The rock’s stratospheric return encouraged other early VCs to focus on similar moon shots. This approach brought them into contact with some unusual characters, including Nolan Bushnell of Atari (“a high-tech Hugh Hefner”), Steve Jobs of Apple, and Leonard Bosack and Sandy Lerner of Cisco. VCs needed to roll up their sleeves to turn their embryo firms into financial powerhouses. “We’ll stay in it up to our elbows,” said Tom Parkins, the first VC who was “unabashedly delighted” in the role of “promoter and front man.” In practice, this means showing founders how to run a business: who to hire, how to find potential customers, and where to spend their money. To reduce the risk, Perkins and others paid cash in increments, “calibrated to support the company with each cautionary charge until it reaches an agreed milestone.” This type of hand-on activism means that in the 1970s and 1980s, VCs were advisors and mentors as a source of funding.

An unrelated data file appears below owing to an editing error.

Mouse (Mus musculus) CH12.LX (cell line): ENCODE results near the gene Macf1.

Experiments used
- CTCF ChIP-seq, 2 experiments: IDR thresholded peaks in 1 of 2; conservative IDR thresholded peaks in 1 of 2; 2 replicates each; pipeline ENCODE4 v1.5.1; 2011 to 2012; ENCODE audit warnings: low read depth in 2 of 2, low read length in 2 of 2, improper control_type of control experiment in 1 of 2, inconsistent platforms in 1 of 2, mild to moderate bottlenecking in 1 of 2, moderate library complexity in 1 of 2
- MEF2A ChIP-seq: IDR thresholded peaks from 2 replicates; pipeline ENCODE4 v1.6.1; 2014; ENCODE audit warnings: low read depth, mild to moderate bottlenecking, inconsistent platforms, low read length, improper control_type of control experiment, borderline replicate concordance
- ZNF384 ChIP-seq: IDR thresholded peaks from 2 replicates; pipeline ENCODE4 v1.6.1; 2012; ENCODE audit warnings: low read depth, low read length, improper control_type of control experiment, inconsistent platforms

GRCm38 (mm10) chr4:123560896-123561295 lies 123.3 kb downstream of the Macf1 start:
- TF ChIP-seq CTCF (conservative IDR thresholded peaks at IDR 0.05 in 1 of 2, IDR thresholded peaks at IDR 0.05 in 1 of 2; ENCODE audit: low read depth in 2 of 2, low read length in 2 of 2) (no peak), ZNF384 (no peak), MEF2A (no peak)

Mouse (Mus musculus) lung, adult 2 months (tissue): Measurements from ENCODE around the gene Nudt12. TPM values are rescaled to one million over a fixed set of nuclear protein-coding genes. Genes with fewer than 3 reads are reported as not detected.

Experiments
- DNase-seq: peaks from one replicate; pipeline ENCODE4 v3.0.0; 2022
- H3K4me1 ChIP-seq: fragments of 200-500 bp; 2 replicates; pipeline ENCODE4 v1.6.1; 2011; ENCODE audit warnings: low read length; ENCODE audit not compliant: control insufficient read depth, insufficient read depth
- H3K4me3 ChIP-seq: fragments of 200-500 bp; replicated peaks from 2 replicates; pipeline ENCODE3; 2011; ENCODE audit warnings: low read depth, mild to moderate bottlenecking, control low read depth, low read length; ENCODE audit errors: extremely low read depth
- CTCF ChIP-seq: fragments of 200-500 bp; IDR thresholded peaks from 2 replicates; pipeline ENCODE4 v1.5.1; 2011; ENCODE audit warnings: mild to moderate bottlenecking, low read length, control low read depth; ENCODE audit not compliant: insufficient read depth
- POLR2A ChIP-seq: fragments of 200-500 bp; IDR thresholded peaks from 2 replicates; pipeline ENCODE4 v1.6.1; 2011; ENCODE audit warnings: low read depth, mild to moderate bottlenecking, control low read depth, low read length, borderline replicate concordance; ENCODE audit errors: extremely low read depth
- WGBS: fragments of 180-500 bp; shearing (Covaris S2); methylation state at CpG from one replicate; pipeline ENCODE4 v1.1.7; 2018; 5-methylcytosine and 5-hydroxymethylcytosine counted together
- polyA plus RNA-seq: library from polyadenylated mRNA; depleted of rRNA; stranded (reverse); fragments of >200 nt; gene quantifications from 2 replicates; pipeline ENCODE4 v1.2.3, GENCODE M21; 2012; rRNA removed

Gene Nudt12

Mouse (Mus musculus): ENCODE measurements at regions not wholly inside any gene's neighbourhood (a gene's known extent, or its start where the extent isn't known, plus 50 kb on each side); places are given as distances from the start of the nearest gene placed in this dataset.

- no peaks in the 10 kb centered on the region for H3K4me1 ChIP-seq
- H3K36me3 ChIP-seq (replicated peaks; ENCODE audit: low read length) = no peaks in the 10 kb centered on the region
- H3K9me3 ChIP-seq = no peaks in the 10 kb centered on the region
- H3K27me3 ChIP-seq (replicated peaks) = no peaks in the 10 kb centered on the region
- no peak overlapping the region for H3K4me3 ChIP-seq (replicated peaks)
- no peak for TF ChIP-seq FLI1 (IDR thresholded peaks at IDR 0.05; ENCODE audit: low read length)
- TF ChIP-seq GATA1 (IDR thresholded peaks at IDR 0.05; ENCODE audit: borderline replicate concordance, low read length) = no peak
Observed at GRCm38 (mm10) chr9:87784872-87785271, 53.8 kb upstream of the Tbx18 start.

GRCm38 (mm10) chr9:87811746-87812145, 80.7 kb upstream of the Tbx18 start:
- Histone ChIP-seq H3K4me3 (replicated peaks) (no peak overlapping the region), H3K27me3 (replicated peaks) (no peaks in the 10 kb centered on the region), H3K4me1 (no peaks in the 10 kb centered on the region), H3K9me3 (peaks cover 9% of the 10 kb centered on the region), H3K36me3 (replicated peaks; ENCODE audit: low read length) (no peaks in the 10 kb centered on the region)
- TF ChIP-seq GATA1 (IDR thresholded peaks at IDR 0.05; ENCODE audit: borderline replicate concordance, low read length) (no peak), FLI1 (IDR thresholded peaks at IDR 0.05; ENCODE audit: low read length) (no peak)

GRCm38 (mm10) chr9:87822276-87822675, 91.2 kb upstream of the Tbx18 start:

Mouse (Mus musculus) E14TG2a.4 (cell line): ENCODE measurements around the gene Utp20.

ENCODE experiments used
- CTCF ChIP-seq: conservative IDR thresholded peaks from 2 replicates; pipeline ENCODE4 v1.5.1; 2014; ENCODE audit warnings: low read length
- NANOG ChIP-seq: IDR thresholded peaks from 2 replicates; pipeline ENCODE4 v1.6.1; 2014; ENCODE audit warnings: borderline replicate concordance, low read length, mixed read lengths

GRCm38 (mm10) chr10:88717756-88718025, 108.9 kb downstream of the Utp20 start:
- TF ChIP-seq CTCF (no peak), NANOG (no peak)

VCs needed to roll up their sleeves to turn embryo companies into financial powerhouses. In practice, this means showing founders how to run a business: who to hire, how to find potential customers, and where to spend their money.

This era proved to be a high point for VCs. They did not have such an impact on their founders or how their companies developed. Malabi marks the rise of Internet service providers as the moment when power shifted from the financier to the founder. Yahoo and Google have created code instead of hardware, which means they don’t need the same amount of capital to get started. Three decades of growth in the industry will increase the number of venture capital firms, giving founders more options. In 1999, Sergey Brin and Google’s Larry Page met John Doyer, one of the most respected VCs of the era. The presentation they gave was 17 slides long and illustrated with cartoons. Five years later, Mark Zuckerberg wore pajamas to a meeting with one of Doyer’s rivals. The VCO was not discouraged. But even though Rock claimed up to half of the company for his involvement, Doerr and his contemporaries were happy to own the eighth.